The weaving team at St. Elmo was for “older women,” I had heard Lord Pentland say, and so I felt a certain satisfaction in being assigned to the team, led by Barbara Wright, not long after I began going to St. Elmo on Sundays. At the same time, something in me had a question: what might it mean—I was still in my 30s—to be an “older woman”? What was possible for an “older woman” to learn and also to contribute on the weaving team?
I followed the steps on the path leading down through the garden to the weaving shed, a greenhouse-like structure of heavy translucent plastic panels fastened to a sturdy wooden frame. Inside the shed several looms seven or eight feet high bore knotted rugs—then the main kind of weaving—in various stages of completion.
We paired off in front of the looms, two women to each loom, each one knotting half a row—the woman on the left starting at that end, the woman on the right starting in the middle. At the end of each row we’d pass a weft thread across, then beat it down into the firm knots we’d just tied. There was a rhythm to be discovered; before long, without haste, we’d find such a rhythm and reach the end of our appointed half of the row at the same time. We also got to observe our habitual competitiveness, which gradually came to serve the rhythm we had found.
Weaving required an alert mind; a mistake meant breaking the rhythm with one’s partner, as well as the rhythm of the pattern. We stayed on the qui vive for the emerging design, the indigo knot that moved over one or two places from row to row, as a double arrow, traditional animal or geometric shape appeared in the weaving. A certain watchful intelligence was the order of the day, and I came to understand why the Greeks had put the warrior-goddess and strategist Athena in charge of weaving. Given the complexity of the patterns we were working on, it was no wonder that the weaving shed was a quiet place where “older women” refrained from speaking more than was necessary.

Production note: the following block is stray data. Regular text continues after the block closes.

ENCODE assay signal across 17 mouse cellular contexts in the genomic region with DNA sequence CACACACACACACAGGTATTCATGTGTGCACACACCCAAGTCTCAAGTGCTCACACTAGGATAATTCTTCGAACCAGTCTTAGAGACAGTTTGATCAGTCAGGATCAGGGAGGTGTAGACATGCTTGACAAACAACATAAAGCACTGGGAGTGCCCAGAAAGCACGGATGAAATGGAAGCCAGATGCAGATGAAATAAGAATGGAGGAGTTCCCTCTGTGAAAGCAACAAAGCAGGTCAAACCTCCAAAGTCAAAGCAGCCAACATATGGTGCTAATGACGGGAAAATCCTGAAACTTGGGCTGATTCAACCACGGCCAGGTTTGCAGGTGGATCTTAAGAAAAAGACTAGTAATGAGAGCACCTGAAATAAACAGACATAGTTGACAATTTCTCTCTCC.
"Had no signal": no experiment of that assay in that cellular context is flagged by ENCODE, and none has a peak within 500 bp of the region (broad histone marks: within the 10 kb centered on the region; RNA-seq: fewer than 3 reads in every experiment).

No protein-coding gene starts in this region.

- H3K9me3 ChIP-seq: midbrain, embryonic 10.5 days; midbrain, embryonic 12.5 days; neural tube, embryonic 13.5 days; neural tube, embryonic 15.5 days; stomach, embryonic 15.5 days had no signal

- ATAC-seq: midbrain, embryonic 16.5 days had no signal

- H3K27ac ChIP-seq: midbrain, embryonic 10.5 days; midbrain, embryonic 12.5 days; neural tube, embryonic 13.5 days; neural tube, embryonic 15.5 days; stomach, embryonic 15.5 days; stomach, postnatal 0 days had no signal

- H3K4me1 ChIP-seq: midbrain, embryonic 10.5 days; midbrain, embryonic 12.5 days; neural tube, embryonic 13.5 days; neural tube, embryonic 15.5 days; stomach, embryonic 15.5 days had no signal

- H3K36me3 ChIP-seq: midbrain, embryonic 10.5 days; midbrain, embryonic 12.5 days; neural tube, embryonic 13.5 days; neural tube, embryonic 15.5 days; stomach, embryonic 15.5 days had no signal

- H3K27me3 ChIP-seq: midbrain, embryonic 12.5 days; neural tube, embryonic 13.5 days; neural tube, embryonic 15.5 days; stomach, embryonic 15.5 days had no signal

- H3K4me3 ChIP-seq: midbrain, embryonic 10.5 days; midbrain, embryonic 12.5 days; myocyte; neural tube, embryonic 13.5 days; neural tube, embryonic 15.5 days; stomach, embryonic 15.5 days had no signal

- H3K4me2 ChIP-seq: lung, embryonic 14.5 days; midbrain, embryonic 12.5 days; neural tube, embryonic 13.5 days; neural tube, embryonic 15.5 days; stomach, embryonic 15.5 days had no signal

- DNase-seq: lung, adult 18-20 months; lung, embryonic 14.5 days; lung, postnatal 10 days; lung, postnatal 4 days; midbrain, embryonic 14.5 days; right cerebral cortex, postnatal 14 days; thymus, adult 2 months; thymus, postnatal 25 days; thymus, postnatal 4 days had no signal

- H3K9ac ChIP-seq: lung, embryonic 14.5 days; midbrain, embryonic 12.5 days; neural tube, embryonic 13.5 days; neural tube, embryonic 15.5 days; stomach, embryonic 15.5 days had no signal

As we worked at the looms, we were aware that the subtle colors of the wool for the knots had often been achieved by other members of the team working with materials found in the natural world—walnut shells or oak galls for brown, indigo for the darkest blue, madder and cochineal for red, marigold or onionskins for yellow. Natalie Conradi, long a member of the team, devoted years of her retirement to studying the intricacies of dyestuffs and dyeing. Our awareness of the prolonged experience that had gone into preparing the wool brought depth to our work of weaving.
We took a turn now and then at drawing designs for weaving and pored over books that pictured old rugs, particularly nomad rugs, from the Middle East—Turkey, Persia, the Caucasus. We pondered the guls and winged goddesses, the step-arrow-pyramids, the octagon-sun-star-flowers, the linked medallions rising like linked worlds. What had they meant to those people? How much had been lost as the symbols were used more automatically, as no doubt they had been? How much was still available to an attentive look? Was it possible, as one’s body participated in weaving the traditional designs, knot by knot, row by row, that an understanding might appear from the work we did together, an ancient teaching revealing itself?
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Photo circa 1968 by Paul Kagan.
|Copyright © 2012 Gurdjieff Electronic Publishing|
Featured: Spring 2012 Issue, Vol. XI (1)
Revision: April 1, 2012
 The Gurdjieff Foundation in San Francisco was located for many years on St. Elmo Way.